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Hall’s Lilliput Bank (Type III)
by Sy Schreckinger – ANTIQUE TOY WORLD Magazine – May, 1987

     Upon first glance, one might describe the Hall's Lilliput bank as dull and inoffensive. Closer examination, however, reveals a mechanical possessing jewel-like elegance and simple dignity. The delicately cast, vividly chromatic building, guarded by a most tastefully attired gentleman, all pay tribute to this tiny bank's significance.
     On May 4, 1875, John Hall of Watertown, MA, was granted Patent number 162,747 for his Lilliput bank (Figure 1). Close adherence to these patent drawings obviously wasn't mandatory, as evidenced by the final production bank which was manufactured by the J. and E. Stevens Company of Cromwell, CT (Figure 2). Subsequently, on July 27, 1875, design Patent number 8,498 was issued to John Hall (Figure 3). These patent papers are of considerable interest since they incorporate an actual photograph of the Lilliput bank, rather than the customary drawing, implying the bank's design was patented after it was manufactured.
     The words, "PATENTED MAY, 1875;" "Jan 1876;" "PAT DESIGN, JULY 27, 1875" are cast into the sides and back of the bank, which facilitated the location of the patent papers reproduced in this article.
     A unique feature, indicative of all mechanical banks designed by John Hall, was the use of a coin's weight to initiate action. Yet, on April 24, 1877, Hall was granted a patent for an "improvement" on his Lilliput bank (Figure 4). It utilized a lever which, when pressed, resulted in the commencement of action, with or without a coin. To the best of my knowledge, this lever design "improvement" was never incorporated into any manufactured Lilliput bank.
     The action of the Hall's Lilliput is quite simplistic and is described in an 1883 issue of the J. and E. Stevens Company Toy Catalog (Figure 5): "Pretty, tasteful, and simple in construction. Cannot get out of order. The coin laid upon the plate is carried around by the Cashier and placed in the Bank. The figure then returns to its place, ready for another deposit." The coins are removed from the bank by way of a small, round Stevens-type coin trap underneath the base.
     There are several casting variations of the Hall's Lilliput bank. They are designated as types I, II, and III. The building contained within Type I (the earliest in terms of manufacture) is more narrowly designed than types II and III and utilized pressure lugs rather than rivets in order to hold the bank's parts together. Also, there is no tray in the Cashier's hands. The type II Lilliput bank differs from type III (Figure 2) only to the extent that it utilized a cashier similar to the type I bank, with no tray and longer forearms. It is my contention that the incorporation of a tray in the type III Lilliput bank made it more efficient and less likely for the coins to slip off the cashier’s arms prior to deposit.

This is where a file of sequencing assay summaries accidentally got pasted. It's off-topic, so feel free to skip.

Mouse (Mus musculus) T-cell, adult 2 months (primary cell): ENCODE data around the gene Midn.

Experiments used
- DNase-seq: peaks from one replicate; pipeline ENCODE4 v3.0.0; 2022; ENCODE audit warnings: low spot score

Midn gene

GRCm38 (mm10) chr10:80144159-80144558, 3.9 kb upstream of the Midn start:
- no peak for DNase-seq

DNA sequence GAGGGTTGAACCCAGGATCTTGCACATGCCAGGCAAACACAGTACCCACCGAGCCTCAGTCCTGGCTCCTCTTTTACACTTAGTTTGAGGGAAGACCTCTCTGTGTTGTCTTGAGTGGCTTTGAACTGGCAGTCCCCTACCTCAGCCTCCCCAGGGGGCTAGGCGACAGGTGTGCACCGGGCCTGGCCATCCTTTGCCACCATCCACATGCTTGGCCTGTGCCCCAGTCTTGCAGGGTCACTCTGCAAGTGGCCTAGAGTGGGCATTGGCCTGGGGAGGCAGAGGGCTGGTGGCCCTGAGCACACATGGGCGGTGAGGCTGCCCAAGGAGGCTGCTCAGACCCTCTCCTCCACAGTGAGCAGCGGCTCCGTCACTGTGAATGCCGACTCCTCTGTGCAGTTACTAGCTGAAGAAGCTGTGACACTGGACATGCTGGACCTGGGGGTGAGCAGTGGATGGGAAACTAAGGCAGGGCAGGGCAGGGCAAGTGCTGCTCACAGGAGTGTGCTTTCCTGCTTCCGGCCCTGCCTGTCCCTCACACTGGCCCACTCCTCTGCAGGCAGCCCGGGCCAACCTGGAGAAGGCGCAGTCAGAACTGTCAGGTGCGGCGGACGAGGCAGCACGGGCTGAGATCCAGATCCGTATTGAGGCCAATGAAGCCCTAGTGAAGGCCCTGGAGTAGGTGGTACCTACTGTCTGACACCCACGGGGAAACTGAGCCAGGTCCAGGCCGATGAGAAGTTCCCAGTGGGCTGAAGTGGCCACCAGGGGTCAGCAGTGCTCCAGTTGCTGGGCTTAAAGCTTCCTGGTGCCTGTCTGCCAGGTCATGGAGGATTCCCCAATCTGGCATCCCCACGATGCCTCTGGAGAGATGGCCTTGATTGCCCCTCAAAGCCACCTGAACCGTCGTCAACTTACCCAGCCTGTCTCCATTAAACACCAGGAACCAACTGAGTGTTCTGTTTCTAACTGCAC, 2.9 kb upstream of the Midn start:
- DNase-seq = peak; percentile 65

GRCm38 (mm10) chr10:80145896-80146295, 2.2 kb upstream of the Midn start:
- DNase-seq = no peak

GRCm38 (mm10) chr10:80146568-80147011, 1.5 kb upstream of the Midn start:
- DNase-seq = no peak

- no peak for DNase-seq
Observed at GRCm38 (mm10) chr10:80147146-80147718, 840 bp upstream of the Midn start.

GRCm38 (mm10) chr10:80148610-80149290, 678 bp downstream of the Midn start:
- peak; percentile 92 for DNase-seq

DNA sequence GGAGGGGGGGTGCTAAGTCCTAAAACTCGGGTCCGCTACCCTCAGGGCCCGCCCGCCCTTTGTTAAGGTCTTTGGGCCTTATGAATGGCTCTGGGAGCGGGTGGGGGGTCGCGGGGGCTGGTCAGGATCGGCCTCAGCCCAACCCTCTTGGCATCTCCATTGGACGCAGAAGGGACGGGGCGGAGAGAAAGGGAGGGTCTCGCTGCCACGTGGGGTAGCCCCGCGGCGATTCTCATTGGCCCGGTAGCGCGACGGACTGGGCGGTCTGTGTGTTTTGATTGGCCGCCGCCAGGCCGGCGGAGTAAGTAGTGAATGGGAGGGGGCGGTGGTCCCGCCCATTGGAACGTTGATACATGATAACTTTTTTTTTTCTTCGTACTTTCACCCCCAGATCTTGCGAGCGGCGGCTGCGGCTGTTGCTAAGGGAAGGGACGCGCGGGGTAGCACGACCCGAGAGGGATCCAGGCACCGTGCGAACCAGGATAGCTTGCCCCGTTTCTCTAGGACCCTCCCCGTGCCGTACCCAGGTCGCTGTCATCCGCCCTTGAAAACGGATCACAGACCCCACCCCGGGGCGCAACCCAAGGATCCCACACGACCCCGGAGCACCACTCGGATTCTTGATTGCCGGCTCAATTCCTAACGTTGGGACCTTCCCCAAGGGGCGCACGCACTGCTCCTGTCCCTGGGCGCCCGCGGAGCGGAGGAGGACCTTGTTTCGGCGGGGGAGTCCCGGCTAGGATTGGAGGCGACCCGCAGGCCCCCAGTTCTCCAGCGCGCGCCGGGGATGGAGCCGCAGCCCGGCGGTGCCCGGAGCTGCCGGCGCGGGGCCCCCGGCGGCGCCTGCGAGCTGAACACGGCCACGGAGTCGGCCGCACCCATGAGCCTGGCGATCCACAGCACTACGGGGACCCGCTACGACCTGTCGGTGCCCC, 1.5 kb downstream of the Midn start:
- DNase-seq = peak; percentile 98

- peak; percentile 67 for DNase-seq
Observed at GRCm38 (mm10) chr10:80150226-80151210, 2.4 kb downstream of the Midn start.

The types I, II, and III Lilliput banks were painted in various color schemes. They may be any combination of red, yellow, blue, light green, dark brown, white, or tan. The cashier could have either a blue or black jacket and gray or tan pants. The colors of the bank in Figure 2 are as follows: the four sides of the bank are basically bright yellow and are highlighted with red, blue, and white. The roof is red with a white dome and ribs. The oval depression behind the cashier is painted light green, and the steps are dark brown. The four vertical corners of the bank are painted blue, and the foundation is red. The face and hands of the cashier are a pink flesh color. His hair, eyes, eyebrows, mustache, goatee, and shoes are black. His jacket is dark blue and he sports a red vest, white shirt, and tan pants.
     The Hall's Lilliput bank type III is not considered rare, but finding one in superb paint condition can prove a challenge to the collector – commanding an appropriate price.
     I am not aware of any reproductions of this bank. However, the base diagram (Figure 6) should help determine size and scale.
     Note: In the March 1987 issue of Antique Toy World, article entitled, "Lion and Monkeys Bank, " Patent number 281,177 was a typo error and should have read, "Patent number 281,377."

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